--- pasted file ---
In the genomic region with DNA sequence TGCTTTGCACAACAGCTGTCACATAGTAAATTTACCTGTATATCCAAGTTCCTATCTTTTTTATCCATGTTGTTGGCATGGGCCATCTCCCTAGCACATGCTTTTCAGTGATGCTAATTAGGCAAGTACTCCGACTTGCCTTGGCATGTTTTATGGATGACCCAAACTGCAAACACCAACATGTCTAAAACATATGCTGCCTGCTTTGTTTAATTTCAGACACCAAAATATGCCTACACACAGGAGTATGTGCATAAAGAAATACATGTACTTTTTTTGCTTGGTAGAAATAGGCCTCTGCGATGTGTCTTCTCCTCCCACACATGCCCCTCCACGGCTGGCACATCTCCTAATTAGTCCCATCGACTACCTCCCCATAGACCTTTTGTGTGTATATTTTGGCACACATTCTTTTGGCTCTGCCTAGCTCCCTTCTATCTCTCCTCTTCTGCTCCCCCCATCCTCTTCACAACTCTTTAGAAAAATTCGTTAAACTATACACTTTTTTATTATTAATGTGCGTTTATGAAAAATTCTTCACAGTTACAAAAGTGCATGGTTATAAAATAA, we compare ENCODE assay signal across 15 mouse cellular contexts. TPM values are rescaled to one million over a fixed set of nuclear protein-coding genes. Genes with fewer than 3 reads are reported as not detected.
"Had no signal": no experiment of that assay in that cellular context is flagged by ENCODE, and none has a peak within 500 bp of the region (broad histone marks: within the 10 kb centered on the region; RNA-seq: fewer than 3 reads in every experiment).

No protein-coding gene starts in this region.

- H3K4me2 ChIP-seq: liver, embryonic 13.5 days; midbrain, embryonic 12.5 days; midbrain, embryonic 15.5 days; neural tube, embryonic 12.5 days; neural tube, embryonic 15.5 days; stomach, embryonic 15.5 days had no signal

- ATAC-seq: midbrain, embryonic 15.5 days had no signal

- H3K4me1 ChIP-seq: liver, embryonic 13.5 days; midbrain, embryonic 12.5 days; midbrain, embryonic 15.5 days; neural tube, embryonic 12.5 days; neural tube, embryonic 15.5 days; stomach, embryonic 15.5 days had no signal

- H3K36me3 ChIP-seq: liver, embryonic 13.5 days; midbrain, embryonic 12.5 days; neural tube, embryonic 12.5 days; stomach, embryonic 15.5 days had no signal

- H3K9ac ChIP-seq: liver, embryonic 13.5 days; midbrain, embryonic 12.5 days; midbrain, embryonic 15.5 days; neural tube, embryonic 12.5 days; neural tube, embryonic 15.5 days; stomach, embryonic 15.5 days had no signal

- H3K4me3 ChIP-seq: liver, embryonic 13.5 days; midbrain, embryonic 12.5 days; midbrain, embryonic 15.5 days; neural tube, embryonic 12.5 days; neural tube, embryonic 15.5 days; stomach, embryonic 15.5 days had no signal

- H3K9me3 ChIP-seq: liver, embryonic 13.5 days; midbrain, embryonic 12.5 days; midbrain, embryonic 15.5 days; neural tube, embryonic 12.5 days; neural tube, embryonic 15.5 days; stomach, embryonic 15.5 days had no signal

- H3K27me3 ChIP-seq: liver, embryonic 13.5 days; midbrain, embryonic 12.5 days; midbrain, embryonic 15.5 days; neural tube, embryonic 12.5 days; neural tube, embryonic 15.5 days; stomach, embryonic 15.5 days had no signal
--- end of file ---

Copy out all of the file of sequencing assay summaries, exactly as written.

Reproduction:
In the genomic region with DNA sequence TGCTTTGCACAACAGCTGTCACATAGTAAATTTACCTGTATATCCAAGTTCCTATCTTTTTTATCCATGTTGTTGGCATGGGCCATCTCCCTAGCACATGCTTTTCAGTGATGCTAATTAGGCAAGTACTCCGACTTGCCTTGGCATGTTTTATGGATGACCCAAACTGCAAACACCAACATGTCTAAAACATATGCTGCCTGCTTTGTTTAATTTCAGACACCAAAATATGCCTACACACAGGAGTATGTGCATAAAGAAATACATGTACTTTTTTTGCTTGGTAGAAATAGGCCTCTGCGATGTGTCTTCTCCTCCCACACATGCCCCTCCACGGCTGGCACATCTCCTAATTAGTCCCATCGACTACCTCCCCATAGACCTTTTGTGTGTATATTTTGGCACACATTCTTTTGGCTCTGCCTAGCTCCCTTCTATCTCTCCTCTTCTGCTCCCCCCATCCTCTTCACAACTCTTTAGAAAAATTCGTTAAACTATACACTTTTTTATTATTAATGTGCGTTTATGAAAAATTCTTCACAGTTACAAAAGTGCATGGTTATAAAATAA, we compare ENCODE assay signal across 15 mouse cellular contexts. TPM values are rescaled to one million over a fixed set of nuclear protein-coding genes. Genes with fewer than 3 reads are reported as not detected.
"Had no signal": no experiment of that assay in that cellular context is flagged by ENCODE, and none has a peak within 500 bp of the region (broad histone marks: within the 10 kb centered on the region; RNA-seq: fewer than 3 reads in every experiment).

No protein-coding gene starts in this region.

- H3K4me2 ChIP-seq: liver, embryonic 13.5 days; midbrain, embryonic 12.5 days; midbrain, embryonic 15.5 days; neural tube, embryonic 12.5 days; neural tube, embryonic 15.5 days; stomach, embryonic 15.5 days had no signal

- ATAC-seq: midbrain, embryonic 15.5 days had no signal

- H3K4me1 ChIP-seq: liver, embryonic 13.5 days; midbrain, embryonic 12.5 days; midbrain, embryonic 15.5 days; neural tube, embryonic 12.5 days; neural tube, embryonic 15.5 days; stomach, embryonic 15.5 days had no signal

- H3K36me3 ChIP-seq: liver, embryonic 13.5 days; midbrain, embryonic 12.5 days; neural tube, embryonic 12.5 days; stomach, embryonic 15.5 days had no signal

- H3K9ac ChIP-seq: liver, embryonic 13.5 days; midbrain, embryonic 12.5 days; midbrain, embryonic 15.5 days; neural tube, embryonic 12.5 days; neural tube, embryonic 15.5 days; stomach, embryonic 15.5 days had no signal

- H3K4me3 ChIP-seq: liver, embryonic 13.5 days; midbrain, embryonic 12.5 days; midbrain, embryonic 15.5 days; neural tube, embryonic 12.5 days; neural tube, embryonic 15.5 days; stomach, embryonic 15.5 days had no signal

- H3K9me3 ChIP-seq: liver, embryonic 13.5 days; midbrain, embryonic 12.5 days; midbrain, embryonic 15.5 days; neural tube, embryonic 12.5 days; neural tube, embryonic 15.5 days; stomach, embryonic 15.5 days had no signal

- H3K27me3 ChIP-seq: liver, embryonic 13.5 days; midbrain, embryonic 12.5 days; midbrain, embryonic 15.5 days; neural tube, embryonic 12.5 days; neural tube, embryonic 15.5 days; stomach, embryonic 15.5 days had no signal